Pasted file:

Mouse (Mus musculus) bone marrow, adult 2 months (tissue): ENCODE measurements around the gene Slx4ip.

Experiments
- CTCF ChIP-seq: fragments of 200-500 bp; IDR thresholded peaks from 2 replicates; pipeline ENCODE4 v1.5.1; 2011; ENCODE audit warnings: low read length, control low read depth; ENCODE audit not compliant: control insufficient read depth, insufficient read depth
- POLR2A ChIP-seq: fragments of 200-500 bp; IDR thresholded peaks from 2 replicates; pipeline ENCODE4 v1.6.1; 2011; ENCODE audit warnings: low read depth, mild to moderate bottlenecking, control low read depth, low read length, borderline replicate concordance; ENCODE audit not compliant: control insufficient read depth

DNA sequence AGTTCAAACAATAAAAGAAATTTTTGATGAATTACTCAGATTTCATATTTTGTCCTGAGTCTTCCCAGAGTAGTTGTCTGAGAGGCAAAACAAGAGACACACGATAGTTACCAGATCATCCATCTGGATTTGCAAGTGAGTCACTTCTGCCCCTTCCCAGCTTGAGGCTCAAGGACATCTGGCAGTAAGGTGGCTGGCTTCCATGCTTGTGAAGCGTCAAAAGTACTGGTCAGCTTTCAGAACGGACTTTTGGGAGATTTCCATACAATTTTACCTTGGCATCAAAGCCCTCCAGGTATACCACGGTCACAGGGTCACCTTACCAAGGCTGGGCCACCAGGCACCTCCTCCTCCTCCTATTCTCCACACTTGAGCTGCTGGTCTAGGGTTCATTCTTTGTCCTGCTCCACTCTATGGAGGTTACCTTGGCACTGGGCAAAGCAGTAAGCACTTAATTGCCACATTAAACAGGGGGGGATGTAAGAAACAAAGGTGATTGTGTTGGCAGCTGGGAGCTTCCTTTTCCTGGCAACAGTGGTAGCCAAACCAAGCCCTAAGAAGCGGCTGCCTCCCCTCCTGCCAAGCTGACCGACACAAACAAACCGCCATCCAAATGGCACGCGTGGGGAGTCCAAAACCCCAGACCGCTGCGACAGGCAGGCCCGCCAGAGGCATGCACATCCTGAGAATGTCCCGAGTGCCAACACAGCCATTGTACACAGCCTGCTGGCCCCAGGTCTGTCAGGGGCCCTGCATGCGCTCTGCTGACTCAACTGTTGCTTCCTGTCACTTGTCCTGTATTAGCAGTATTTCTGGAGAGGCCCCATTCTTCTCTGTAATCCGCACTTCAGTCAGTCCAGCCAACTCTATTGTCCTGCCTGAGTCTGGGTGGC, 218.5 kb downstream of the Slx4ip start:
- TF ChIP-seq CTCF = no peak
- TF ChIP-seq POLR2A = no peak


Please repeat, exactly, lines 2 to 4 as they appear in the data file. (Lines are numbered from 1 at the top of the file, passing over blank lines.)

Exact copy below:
Experiments
- CTCF ChIP-seq: fragments of 200-500 bp; IDR thresholded peaks from 2 replicates; pipeline ENCODE4 v1.5.1; 2011; ENCODE audit warnings: low read length, control low read depth; ENCODE audit not compliant: control insufficient read depth, insufficient read depth
- POLR2A ChIP-seq: fragments of 200-500 bp; IDR thresholded peaks from 2 replicates; pipeline ENCODE4 v1.6.1; 2011; ENCODE audit warnings: low read depth, mild to moderate bottlenecking, control low read depth, low read length, borderline replicate concordance; ENCODE audit not compliant: control insufficient read depth